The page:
Advocates for the NYC BASE Campaign are also advocating for Hochul to include a bill that would provide a pathway for cities to legalize basement apartments. Thousands of New Yorkers live in converted basement apartments, putting tenants at risk during fires and floods. But funding and regulatory changes to bring basement apartments up to code have languished for years. Advocates are also hoping a bill that would make it easier for tenants to purchase their buildings and a bill prioritizing community land trusts when public land is sold are included in the budget.
In California, the Los Angeles Times published a roundup of bills that could address the housing crisis, including a bill reducing the state’s 10% cap on lease renewals to 5%, a bill that would allow nonprofit colleges and religious organizations quickly build housing on their property and a bill to convert unused commercial space into residential.
Dollar General Racks Up Labor Violations
Dollar General, the store chain that has been expanding quickly with 19,000 stores across the country, has racked up 111 safety violations connected to just 270 of its stores since 2017, the New York Times reports. Until recently, the company avoided addressing most of its violations, which include obstructed fire exits and boxes cluttering aisles, the Times notes. The company is now engaging with the Occupational Safety and Health Administration on changing its safety practices and paying off fines. The company’s business model relies on keeping stores understaffed and paying low wages, part of the reason boxes can pile up in aisles.
In other labor news, The New Republic points out that Howard Schultz, founder and interim CEO of Starbucks, unwittingly admitted to a labor violation during a Wednesday congressional hearing. Schultz says he was not offering health benefits to stores that had organized a union, but was offering them to stores that remain non-union, a violation the National Labor Relations Board had previously accused Starbucks of committing.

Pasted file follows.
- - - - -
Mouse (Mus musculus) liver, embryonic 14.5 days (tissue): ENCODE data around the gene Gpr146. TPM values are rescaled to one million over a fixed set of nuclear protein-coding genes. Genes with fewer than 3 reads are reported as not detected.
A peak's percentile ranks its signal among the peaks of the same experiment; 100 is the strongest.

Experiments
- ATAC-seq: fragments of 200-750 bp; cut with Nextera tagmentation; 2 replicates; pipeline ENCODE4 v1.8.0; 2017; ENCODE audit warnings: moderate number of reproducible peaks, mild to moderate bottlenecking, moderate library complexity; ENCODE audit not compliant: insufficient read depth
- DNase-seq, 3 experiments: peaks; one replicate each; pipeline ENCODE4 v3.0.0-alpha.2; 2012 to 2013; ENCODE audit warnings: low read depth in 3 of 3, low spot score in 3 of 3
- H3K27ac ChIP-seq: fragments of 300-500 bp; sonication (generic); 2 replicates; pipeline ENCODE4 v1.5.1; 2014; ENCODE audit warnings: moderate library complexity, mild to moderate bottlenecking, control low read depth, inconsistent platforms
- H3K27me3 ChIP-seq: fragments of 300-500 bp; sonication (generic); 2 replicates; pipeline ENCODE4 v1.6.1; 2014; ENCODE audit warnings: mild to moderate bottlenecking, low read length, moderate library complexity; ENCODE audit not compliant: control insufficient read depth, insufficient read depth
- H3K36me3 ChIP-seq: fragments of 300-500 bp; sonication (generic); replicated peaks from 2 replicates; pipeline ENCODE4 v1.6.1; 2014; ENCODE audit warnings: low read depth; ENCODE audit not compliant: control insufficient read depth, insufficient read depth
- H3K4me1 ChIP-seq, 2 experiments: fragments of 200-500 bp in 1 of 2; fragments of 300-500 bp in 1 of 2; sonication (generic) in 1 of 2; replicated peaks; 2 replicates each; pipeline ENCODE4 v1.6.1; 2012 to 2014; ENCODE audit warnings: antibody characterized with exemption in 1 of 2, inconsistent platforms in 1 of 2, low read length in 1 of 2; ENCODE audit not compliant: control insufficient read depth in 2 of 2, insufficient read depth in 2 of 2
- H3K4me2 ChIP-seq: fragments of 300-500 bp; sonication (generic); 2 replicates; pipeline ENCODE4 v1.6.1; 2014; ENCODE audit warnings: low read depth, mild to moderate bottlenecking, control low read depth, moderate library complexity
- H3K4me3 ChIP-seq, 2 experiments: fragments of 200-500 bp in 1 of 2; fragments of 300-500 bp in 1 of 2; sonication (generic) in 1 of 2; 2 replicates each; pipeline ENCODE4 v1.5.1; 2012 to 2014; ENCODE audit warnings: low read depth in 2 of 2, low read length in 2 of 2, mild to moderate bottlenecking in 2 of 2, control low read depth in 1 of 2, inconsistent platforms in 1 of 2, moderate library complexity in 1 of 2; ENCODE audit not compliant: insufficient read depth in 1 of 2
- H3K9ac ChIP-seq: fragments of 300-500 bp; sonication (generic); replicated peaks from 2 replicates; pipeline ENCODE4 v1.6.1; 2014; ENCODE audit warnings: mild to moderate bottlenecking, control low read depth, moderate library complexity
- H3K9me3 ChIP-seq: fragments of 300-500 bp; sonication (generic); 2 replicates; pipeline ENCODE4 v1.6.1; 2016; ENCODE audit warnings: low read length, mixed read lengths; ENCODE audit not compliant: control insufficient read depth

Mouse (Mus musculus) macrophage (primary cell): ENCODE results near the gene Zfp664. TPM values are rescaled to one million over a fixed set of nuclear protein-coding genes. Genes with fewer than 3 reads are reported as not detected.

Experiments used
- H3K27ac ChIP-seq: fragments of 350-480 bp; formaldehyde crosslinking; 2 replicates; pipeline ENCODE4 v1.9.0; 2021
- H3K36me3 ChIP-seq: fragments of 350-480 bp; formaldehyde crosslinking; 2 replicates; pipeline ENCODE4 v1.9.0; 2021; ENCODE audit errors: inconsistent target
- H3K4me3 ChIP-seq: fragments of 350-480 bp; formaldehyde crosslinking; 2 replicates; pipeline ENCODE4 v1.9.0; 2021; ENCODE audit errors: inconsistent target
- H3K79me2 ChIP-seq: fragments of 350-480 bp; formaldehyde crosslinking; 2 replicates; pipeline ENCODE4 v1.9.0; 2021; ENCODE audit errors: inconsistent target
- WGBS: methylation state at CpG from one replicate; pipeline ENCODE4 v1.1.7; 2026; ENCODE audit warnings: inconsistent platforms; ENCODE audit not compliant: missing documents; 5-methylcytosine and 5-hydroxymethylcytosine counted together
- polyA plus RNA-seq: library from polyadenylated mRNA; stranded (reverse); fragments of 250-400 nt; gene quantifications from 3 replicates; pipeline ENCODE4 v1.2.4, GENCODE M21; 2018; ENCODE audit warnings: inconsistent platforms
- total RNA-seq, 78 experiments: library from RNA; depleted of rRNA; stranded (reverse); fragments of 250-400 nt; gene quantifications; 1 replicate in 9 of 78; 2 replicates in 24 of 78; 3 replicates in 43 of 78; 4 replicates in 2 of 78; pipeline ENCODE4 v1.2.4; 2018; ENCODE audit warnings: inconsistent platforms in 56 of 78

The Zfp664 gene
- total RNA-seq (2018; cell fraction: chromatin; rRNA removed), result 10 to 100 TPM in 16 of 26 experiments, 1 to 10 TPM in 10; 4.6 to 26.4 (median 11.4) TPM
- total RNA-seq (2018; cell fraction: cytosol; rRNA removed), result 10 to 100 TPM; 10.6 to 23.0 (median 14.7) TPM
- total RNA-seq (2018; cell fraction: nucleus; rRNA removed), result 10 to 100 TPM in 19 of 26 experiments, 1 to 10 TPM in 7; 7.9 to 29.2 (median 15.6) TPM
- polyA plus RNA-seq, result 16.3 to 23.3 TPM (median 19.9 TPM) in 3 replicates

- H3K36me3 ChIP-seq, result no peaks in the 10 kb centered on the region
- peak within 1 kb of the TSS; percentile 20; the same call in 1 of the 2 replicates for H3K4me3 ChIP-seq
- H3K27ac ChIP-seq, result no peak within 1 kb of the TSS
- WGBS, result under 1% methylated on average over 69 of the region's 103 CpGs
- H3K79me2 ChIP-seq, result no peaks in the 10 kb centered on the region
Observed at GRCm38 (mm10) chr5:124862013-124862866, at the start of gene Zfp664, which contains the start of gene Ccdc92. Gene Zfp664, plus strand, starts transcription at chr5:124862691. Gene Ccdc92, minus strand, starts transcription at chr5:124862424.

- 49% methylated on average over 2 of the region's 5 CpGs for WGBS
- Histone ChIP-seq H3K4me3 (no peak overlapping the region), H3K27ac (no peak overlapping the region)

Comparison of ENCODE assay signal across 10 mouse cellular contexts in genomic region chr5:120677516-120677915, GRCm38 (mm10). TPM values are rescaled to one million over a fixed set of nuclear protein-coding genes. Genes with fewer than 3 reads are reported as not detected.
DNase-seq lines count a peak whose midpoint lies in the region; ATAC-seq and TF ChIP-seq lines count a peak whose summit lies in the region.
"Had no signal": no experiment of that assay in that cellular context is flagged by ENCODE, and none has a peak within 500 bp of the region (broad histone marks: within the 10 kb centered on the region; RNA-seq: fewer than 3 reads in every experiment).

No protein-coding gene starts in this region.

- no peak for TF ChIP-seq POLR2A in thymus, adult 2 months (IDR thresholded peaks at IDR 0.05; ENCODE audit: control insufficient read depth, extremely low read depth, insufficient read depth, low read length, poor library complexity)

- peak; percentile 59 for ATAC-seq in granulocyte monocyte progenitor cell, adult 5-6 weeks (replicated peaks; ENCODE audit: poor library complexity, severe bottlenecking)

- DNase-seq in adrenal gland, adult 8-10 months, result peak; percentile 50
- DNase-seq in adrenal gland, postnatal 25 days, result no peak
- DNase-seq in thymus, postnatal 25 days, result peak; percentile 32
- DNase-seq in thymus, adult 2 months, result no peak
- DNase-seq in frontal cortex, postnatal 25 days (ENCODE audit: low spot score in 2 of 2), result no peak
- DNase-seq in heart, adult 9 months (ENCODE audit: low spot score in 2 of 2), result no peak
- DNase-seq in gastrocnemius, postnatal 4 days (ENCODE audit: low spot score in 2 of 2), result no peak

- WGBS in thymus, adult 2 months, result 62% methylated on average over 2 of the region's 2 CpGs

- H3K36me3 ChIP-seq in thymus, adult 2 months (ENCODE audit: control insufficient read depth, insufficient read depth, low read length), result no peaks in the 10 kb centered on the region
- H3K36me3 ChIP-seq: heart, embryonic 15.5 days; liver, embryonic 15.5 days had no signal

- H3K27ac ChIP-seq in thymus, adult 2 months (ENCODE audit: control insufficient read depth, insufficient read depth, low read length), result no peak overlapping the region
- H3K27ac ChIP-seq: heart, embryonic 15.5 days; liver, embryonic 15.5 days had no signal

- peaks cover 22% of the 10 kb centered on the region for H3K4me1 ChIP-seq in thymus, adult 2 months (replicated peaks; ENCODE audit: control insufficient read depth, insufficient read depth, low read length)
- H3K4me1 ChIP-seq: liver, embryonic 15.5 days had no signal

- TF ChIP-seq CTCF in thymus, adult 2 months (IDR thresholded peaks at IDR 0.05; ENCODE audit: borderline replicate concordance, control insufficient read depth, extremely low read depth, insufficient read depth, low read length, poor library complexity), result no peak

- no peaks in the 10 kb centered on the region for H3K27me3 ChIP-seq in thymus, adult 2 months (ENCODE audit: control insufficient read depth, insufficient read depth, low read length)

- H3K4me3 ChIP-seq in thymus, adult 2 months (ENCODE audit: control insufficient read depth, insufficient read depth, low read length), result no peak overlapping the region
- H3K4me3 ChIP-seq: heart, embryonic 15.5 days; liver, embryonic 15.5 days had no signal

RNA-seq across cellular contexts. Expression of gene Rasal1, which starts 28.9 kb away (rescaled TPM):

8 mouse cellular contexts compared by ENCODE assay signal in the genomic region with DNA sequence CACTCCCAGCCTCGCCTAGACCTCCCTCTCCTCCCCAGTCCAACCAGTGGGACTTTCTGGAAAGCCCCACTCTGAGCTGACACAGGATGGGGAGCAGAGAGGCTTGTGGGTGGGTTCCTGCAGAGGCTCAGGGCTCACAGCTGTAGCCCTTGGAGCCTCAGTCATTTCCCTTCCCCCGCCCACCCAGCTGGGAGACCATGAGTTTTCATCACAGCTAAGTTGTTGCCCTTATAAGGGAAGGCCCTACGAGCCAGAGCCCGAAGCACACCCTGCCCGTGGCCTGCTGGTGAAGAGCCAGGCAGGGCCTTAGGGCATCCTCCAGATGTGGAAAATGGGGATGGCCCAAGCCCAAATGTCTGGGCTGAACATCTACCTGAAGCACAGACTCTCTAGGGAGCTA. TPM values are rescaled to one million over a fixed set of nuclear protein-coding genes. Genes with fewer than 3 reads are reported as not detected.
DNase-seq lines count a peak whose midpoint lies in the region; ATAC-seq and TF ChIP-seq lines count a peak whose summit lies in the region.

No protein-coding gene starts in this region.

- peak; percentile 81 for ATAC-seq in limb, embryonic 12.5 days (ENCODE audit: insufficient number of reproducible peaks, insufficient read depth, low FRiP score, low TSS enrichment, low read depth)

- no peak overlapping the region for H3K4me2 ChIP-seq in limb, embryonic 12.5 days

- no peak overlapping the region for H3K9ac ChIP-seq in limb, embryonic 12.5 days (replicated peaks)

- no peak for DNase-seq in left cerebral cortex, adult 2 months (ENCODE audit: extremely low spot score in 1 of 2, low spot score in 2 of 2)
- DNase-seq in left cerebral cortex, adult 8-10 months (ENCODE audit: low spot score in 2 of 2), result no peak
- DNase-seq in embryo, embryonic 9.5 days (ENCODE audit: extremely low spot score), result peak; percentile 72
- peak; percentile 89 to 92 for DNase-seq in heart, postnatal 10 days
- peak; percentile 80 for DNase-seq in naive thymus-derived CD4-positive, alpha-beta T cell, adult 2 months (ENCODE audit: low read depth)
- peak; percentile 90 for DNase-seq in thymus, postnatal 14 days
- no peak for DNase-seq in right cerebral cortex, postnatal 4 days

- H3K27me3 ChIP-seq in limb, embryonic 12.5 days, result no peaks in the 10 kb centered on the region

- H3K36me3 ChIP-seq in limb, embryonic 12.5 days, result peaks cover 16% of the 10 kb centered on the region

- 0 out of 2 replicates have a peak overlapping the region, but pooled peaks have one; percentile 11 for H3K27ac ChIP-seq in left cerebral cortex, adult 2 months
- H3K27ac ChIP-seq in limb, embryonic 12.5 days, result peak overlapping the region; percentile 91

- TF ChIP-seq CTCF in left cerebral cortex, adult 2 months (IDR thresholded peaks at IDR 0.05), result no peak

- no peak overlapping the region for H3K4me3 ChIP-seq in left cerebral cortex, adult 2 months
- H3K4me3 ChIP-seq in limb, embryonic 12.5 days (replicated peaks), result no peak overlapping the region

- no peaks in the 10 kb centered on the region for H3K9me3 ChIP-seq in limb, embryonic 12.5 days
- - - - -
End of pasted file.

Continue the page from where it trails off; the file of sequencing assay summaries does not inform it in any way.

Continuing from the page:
The Met Has Over 1,000 Stolen Artifacts
An investigation by the International Consortium of Investigative Journalists found that over 1,000 artifacts held by the Metropolitan Museum of Art were looted. The artifacts in question were all previously owned by people who had been indicted for smuggling antiquities.
According to ICIJ, “fewer than half of the 1,109 relics have records describing how they left the country of origin, even those that come from places that have had strict export laws for decades.” Thomas Hoving, the Met’s director from 1967 to 1977, openly bragged about acquisitions from smugglers and looters in his 1994 memoir, ICIJ writes.
This article is part of The Weekly Wrap, a newsletter rounding up stories that explain the problems oppressing people in cities and elevate the solutions bringing us closer to economic, environmental and social justice. Click here to subscribe to The Weekly Wrap newsletter.
Roshan Abraham is Next City's housing correspondent and a former Equitable Cities fellow. He is based in Queens. Follow him on Twitter at @roshantone.